Just recently I moved into Flowers Manor, a delightful retirement complex in Clarksdale, Miss., and one of the dreams of the late Mr. and Mrs. Roy Flowers, who resided in Coahoma County and farmed thousands of acres of fine Delta land with great success.
Mister Roy, as he was generally known and remembered, believed in returning some of the signs of success. His sponsoring and building Flowers Manor is one of the finest possible examples of providing just what the doctor ordered for folks needing a little extra care or perhaps for singles or couples who simply have had enough of the rat race and want to take it a bit easier. Flowers Manor provides the highest-quality service to its patrons, and I have yet to hear a word of criticism from any of the wonderful people who live here. Very unusual for this day and age!
What most people don't know about Mister Roy is that along the way, he developed into a rabid quail hunter and not only hunted as often as possible, but even began buying and rearing high-quality quail dogs.
His farmland bordered land farmed by my Uncle Mabry Dorr, who along with my Dad (then residing in the hills in the little town of Oakland, Miss.) spent quite a lot of time hunting quail in both the Delta and the hill country near Oakland. This was made somewhat easier by the fact that Mrs. Flowers, the former Elsie Calloway, was born and reared in Oakland.
Quail were plentiful back in those days of the 1920s and 1930s, and both the Delta and the hill country were filled with covey after covey found all along the banks of bayous, wasteland, and cropland. Tenant farming of that era provided much feed by way of corn, pea patches, and wild food.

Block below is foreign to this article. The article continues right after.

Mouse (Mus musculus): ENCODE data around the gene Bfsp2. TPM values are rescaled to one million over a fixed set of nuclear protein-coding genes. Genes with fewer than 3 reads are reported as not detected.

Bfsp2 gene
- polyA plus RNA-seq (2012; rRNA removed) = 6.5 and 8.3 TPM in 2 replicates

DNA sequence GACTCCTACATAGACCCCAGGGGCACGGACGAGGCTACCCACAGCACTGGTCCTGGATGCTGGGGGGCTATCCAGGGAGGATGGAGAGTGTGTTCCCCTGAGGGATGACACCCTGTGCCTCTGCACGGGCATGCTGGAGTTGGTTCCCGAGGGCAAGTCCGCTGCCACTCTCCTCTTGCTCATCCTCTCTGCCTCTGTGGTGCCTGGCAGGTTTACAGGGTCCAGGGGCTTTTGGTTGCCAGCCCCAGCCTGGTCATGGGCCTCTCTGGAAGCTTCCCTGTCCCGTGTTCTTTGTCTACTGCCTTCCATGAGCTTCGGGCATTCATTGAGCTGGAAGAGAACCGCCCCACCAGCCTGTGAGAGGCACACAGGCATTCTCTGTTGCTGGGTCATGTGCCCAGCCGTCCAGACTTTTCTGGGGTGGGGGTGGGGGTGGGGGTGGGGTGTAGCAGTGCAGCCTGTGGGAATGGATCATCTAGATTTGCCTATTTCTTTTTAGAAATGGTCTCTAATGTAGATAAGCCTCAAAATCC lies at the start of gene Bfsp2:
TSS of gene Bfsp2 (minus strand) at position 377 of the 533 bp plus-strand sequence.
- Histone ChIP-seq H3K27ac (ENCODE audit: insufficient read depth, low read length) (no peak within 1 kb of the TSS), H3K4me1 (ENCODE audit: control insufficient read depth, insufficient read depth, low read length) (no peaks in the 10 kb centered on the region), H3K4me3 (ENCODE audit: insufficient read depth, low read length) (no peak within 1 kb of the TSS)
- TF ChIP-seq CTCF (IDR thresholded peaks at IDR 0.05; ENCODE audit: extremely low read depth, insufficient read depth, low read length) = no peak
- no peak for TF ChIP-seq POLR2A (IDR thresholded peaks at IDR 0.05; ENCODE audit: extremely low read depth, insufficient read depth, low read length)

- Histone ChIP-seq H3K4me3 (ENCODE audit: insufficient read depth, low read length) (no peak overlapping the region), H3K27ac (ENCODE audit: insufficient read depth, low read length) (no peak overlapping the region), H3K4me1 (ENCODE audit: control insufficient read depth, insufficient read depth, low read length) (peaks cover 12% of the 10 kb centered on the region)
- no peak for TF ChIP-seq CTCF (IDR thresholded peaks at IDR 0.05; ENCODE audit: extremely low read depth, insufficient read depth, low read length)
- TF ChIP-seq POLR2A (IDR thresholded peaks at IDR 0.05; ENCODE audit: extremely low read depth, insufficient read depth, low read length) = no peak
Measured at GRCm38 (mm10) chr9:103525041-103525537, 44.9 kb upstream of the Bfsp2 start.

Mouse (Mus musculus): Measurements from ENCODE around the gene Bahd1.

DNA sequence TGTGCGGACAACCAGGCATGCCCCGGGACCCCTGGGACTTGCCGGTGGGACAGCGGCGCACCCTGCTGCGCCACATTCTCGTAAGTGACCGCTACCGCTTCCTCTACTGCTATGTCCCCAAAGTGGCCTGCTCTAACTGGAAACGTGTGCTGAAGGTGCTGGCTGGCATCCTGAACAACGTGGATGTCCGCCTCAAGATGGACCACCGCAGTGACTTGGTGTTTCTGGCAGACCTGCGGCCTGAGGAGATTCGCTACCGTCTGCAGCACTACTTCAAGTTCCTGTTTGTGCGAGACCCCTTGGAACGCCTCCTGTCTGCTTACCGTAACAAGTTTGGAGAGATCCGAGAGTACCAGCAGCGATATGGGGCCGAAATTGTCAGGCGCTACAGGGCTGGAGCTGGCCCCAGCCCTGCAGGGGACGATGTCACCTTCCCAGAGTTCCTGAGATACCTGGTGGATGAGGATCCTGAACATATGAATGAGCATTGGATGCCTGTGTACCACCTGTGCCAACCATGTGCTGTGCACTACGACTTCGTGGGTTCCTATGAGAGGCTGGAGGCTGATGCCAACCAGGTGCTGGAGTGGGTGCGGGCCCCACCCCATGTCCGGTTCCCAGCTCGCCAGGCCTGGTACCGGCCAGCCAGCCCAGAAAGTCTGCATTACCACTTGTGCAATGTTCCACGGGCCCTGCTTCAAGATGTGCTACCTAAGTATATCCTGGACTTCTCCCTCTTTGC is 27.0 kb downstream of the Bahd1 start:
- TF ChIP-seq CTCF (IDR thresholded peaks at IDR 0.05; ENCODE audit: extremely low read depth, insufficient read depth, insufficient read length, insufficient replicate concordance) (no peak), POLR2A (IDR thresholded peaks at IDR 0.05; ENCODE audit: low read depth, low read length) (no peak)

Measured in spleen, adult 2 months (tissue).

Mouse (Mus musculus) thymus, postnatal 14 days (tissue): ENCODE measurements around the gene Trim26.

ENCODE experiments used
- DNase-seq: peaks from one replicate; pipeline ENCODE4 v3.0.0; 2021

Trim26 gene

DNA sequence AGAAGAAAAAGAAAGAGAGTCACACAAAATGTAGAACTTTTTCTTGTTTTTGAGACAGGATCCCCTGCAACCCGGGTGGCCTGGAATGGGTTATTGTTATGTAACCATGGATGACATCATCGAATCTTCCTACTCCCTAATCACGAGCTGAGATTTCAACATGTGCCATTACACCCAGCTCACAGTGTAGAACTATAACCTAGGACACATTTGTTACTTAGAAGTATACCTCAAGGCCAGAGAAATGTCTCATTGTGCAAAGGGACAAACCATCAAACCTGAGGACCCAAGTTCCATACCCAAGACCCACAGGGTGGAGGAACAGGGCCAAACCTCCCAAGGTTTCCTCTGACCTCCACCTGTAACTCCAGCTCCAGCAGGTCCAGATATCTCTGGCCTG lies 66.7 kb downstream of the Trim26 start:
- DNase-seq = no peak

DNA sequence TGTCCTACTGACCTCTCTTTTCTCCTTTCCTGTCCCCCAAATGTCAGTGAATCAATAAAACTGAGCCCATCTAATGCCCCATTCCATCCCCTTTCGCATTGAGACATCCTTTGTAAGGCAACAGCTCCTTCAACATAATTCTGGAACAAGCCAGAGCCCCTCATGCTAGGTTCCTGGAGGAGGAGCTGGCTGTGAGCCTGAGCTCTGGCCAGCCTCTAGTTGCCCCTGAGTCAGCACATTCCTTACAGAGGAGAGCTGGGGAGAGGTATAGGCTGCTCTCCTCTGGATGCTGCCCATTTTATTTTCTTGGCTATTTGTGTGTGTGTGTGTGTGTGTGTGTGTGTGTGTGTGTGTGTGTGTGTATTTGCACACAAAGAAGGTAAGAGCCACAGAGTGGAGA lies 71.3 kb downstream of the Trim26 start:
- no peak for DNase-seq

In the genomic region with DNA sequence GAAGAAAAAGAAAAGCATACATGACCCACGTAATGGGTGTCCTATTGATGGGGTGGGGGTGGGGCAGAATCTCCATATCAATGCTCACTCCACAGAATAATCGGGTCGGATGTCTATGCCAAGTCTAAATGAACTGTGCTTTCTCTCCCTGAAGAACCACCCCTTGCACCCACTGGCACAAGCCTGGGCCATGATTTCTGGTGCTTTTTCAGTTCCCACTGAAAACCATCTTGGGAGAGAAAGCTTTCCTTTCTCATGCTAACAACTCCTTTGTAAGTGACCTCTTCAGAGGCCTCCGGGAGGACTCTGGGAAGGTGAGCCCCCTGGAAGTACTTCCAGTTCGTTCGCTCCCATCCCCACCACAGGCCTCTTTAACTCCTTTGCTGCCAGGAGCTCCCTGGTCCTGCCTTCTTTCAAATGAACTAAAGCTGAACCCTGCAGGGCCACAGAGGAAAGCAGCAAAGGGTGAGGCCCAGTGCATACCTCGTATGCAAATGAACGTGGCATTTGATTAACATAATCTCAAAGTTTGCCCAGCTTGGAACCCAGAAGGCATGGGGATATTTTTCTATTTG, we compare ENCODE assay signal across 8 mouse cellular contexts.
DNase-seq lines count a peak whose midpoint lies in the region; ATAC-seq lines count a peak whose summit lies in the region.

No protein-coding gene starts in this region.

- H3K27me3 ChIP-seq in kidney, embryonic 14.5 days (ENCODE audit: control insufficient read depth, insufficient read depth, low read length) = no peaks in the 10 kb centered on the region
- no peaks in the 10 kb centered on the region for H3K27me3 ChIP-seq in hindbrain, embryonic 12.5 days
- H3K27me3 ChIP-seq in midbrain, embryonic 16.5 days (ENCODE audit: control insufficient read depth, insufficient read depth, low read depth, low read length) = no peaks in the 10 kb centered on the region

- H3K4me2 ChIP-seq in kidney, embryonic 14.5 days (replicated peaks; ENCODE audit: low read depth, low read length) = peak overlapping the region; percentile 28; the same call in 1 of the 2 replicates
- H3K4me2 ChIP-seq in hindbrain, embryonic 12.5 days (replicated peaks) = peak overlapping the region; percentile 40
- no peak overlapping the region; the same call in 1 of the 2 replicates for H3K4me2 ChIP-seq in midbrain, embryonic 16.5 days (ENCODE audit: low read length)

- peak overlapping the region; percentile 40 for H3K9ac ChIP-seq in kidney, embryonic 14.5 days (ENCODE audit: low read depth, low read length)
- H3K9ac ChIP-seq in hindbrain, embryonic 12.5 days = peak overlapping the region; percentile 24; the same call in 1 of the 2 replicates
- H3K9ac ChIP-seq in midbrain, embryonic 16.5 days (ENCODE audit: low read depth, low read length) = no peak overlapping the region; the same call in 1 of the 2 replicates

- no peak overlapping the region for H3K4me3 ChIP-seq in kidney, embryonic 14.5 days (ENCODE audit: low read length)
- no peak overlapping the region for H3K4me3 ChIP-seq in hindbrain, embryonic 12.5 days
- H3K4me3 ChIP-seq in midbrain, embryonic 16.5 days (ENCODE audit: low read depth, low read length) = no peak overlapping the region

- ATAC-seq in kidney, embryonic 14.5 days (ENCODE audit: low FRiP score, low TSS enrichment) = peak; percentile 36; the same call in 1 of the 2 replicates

Finding quail was fairly easy at that time, but to break the monotony, Mister Roy and my Uncle Mabry would swap hunts with my dad out in the Yalobusha County hills. Dad had plenty of good riding horses available, which was a real plus.
When Dad visited the Delta to hunt, he stayed with my Uncle Mabry at his home on the Greene Estate. When Mister Roy and my uncle went to the hills, they slept at the venerable old two-story hotel in Oakland, owned and managed by an elderly lady, Granny Matthews.
However, it fell upon my mother to feed the three of them, plus a yard full of bird dogs belonging to the three of them. In those days, commercial dog food was almost unheard of, and most hunters fed dog bread to their dogs. Dog bread was made of corn meal, buttermilk or water and perhaps a tad of grease from former cooking.
Once Mister Roy showed up with a newly acquired highbred pointer dog and it is said that he remarked to my mother, “Mrs. Anderson, my dog Sport eats biscuits and I doubt that he will eat dog bread.” It is also said that my mother smiled at Mister Roy and said, “Roy, if your dog Sport boards at my house he will eat dog bread or maybe go out and catch himself a rabbit!” That ended the discussion of dog food.
Hunters today find it hard to believe that quail were so plentiful back then that three hunters often brought in as many as 50 birds bagged on a one-day hunt. Birds were so plentiful that no one could imagine that region almost devoid of quail, but that is just what has happened over most of the quails' Southern range.
These traditional hunts made by the three men went on for many years, and I am quite certain that these three gentlemen had much to do with the fact that I took up hunting at an early age and made it almost a “way of life.”
Those were the days and those were the men and women of a long-lost era. I strongly doubt that their likes shall pass this way again, but I am grateful of the fact that they touched me on their way.